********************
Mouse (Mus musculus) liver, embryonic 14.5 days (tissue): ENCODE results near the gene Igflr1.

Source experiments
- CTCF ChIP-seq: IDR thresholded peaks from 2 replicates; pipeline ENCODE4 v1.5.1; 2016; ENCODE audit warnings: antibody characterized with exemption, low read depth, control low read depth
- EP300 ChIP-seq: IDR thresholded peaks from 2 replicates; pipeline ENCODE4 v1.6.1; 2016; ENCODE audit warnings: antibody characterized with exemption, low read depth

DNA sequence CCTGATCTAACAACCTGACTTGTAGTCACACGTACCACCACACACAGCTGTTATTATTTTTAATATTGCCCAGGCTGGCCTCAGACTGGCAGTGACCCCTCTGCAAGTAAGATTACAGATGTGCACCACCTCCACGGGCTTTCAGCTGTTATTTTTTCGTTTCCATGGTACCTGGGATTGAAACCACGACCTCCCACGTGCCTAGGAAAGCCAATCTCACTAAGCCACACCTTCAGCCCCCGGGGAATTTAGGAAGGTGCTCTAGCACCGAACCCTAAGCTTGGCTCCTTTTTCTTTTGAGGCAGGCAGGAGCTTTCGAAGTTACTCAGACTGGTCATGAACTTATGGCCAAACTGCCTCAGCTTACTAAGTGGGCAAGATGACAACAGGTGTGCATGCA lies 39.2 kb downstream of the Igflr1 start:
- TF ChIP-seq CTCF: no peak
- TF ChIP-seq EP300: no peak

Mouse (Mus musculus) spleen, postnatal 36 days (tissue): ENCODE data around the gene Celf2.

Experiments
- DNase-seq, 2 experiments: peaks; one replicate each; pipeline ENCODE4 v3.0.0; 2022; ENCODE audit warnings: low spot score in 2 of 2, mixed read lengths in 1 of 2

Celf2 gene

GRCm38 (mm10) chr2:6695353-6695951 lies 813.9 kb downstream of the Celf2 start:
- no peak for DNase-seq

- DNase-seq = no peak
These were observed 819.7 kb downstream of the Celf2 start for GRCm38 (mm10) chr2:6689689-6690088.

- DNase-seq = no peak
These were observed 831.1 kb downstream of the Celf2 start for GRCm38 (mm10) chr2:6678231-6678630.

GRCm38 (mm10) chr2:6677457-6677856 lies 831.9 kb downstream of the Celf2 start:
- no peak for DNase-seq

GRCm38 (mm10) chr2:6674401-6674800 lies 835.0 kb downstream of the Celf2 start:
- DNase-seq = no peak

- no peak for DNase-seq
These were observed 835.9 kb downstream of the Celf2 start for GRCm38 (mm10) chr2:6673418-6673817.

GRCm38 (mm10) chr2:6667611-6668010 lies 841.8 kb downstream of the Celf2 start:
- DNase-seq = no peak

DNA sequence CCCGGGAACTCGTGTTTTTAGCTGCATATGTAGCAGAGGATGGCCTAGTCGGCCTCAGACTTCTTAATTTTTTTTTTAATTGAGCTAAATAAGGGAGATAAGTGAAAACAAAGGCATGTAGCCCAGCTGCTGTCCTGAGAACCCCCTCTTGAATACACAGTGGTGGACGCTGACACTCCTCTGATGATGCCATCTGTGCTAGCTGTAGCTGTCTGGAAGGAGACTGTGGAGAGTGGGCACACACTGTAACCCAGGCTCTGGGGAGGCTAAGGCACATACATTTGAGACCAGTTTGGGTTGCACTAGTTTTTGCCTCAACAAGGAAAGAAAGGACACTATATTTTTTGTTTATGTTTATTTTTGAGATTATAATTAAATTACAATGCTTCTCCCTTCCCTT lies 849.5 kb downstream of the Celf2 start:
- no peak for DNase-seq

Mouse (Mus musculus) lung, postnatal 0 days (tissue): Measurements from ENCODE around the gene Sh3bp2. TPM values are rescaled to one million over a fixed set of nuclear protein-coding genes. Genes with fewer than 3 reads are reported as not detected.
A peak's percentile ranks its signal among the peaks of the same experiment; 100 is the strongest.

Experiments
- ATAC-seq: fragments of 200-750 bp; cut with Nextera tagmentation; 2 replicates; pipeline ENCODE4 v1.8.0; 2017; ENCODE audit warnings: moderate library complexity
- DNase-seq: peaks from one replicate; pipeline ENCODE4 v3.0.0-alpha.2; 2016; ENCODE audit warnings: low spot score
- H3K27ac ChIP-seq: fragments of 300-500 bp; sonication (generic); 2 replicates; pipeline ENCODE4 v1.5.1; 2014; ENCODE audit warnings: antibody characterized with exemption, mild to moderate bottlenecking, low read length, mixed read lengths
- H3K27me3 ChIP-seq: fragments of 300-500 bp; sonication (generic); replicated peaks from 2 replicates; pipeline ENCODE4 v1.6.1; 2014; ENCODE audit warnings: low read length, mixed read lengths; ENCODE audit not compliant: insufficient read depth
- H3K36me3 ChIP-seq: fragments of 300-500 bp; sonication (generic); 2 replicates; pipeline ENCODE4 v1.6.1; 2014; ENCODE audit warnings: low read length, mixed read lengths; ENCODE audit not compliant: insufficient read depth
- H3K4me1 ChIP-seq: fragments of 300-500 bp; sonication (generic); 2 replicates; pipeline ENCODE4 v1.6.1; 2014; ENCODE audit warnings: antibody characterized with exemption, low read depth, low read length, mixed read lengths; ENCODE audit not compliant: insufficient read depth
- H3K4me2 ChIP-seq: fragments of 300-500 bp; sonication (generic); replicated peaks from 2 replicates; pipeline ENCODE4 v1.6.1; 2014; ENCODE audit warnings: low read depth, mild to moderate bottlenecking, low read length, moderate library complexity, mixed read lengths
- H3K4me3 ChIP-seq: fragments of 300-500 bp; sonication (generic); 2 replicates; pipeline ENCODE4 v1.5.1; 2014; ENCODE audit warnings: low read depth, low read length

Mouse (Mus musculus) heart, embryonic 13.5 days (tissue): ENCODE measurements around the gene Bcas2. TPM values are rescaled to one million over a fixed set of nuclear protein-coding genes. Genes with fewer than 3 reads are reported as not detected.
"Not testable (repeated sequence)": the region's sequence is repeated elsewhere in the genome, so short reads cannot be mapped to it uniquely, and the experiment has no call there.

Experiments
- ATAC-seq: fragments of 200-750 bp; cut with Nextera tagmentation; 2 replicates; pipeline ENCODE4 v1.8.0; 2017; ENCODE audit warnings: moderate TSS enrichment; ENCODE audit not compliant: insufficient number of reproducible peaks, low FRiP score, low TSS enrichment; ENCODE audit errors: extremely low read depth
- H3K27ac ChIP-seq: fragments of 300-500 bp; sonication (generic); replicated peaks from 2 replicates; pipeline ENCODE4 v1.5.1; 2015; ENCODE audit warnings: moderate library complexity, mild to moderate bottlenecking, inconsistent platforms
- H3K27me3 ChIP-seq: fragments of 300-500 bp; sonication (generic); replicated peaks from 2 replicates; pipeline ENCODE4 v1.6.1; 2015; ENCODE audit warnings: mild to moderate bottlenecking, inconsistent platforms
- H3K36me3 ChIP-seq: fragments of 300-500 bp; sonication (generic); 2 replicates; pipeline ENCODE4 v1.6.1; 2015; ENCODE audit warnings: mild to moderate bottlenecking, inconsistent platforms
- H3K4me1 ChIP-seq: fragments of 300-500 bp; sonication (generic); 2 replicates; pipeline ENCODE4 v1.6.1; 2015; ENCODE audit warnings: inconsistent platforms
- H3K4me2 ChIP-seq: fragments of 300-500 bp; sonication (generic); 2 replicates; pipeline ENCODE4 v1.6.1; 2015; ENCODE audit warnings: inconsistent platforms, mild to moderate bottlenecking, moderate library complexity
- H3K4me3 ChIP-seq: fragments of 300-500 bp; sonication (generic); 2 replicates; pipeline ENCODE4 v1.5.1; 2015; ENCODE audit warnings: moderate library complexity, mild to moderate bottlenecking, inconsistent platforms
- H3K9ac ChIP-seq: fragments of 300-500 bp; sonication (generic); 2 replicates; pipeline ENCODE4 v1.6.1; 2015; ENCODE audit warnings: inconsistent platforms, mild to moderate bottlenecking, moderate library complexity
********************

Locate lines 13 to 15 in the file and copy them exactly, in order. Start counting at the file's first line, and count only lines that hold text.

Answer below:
- no peak for DNase-seq

- DNase-seq = no peak
These were observed 819.7 kb downstream of the Celf2 start for GRCm38 (mm10) chr2:6689689-6690088.